Market analysts and business executives stated on Friday that global corporations are resolute in their belief that increasing investment in China is a wise strategy, owing to the country’s appealing consumption power, ongoing industrial upgrades, and higher-level opening-up, which significantly boost confidence. The Ministry of Commerce reported that foreign direct investment (FDI) on the Chinese mainland, in terms of actual use, rose 6% YoY to ¥268.44 billion ($39.05 billion) in the first two months of this year. High-tech industries experienced a significant FDI growth of 32% from the same period last year, with FDI in high-tech manufacturing surging by nearly 69% YoY, and that in the high-tech services sector increasing by over 23% on a yearly basis. The ministry stated in an online statement that multinational corporations have been actively capitalizing on market trends and accelerating their investment layout, particularly in areas like high-end consumption, manufacturing, healthcare, and green energy development, to mitigate the pressure caused by factors ranging from waning global goods demand to geoeconomic shocks.
“We are optimistic about the Chinese economy’s prospects for this year. We expect that the impact of COVID-19 will be behind us at some point during the first quarter of this year, allowing for a rebound in the second quarter,” said Jens Eskelund, vice-president of the European Union Chamber of Commerce in China, at a news conference in Beijing on Monday. Premier Li Qiang stated during the same conference that China will expand its opening-up this year in alignment with high-standard international trade rules and will offer a better business environment and services to the world. The government has introduced a series of policy measures to encourage global companies to establish innovation centers in the country, including strengthening support for infrastructure and operational funding, and allowing foreign-funded research and development centers to conduct fundamental research using reports and data collected by national research programs.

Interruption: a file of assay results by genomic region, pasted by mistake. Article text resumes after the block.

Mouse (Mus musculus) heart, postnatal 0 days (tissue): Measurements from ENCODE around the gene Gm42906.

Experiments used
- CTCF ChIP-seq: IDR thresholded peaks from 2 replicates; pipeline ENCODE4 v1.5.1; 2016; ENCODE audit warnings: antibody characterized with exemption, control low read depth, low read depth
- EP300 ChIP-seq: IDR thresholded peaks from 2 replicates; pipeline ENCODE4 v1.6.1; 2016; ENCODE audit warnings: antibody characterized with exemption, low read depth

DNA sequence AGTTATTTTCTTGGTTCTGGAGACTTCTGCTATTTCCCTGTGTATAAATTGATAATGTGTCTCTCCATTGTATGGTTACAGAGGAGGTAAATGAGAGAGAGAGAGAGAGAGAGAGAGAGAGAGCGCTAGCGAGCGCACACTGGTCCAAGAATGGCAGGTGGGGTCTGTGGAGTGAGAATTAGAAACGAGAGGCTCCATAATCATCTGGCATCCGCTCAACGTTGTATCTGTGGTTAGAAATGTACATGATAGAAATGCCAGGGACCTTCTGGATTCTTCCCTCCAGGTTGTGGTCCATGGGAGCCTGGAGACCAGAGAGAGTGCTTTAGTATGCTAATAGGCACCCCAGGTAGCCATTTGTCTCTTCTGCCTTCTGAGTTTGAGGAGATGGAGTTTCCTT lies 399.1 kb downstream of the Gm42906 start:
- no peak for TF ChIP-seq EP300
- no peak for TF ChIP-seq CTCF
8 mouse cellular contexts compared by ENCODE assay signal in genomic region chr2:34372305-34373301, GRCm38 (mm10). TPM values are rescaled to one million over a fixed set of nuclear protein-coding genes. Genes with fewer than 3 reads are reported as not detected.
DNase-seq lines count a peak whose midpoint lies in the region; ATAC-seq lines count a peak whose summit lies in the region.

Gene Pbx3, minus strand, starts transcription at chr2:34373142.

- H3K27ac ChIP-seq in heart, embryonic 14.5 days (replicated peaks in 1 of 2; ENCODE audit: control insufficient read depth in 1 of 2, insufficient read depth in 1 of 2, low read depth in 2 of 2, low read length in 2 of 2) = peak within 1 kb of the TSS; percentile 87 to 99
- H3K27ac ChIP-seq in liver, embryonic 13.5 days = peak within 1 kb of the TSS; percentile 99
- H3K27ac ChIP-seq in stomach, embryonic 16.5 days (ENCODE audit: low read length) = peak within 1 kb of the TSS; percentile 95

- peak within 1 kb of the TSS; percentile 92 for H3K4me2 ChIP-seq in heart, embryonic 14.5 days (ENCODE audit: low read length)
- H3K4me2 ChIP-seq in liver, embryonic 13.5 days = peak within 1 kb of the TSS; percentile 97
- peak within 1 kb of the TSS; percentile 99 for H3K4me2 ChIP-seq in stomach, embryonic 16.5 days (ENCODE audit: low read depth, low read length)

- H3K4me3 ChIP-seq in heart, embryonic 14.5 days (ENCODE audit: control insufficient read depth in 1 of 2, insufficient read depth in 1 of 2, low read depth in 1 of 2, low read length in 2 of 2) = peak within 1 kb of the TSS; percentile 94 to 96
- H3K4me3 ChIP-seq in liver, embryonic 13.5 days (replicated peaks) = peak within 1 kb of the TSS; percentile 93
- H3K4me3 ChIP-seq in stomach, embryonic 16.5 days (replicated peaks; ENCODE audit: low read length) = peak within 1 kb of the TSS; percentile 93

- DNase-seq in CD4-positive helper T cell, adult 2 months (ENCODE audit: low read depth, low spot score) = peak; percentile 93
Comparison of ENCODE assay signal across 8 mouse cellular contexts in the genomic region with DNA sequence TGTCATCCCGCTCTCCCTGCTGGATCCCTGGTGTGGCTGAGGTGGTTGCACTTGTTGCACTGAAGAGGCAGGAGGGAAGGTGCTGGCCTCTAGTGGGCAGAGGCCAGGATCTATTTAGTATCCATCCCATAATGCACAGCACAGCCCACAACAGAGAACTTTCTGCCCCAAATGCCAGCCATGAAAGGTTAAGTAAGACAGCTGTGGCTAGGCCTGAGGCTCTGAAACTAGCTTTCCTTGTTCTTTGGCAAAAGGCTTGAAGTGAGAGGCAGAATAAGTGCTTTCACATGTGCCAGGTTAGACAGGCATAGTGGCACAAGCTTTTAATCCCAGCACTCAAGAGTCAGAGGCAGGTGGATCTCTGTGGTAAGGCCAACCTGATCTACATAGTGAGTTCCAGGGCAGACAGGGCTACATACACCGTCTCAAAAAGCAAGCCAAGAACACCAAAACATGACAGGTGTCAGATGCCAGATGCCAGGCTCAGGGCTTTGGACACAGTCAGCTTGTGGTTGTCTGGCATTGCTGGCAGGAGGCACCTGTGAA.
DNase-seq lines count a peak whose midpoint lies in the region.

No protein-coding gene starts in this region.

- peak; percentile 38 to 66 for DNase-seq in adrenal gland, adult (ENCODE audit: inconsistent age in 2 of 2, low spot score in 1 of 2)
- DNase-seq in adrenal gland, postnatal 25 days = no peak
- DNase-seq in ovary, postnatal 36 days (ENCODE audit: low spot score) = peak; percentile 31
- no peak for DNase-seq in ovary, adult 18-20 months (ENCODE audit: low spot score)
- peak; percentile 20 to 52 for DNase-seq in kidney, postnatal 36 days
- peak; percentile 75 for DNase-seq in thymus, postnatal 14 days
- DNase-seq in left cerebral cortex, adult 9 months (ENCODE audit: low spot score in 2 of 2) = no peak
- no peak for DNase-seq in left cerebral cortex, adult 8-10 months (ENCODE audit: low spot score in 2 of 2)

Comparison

Eric Chung, CEO of Nippon Paint China, a subsidiary of Singapore-based Nipsea Group, announced that the company plans to construct its new headquarters and Asia-Pacific research and development center in Shanghai later this year, and build a production base in the city in the coming years. “With China’s optimized COVID-19 response, we see that the consumer market has begun to revive, social and economic vitality has been further released, and China’s economy has been showing its strong resilience and great potential,” he said. According to data from the Ministry of Commerce, investment from economies participating in the Belt and Road Initiative and the Association of Southeast Asian Nations rose 11% and 11.8% YoY, respectively, during the January-February period, as China continues to promote multilateral trade initiatives and press ahead with industrial innovation.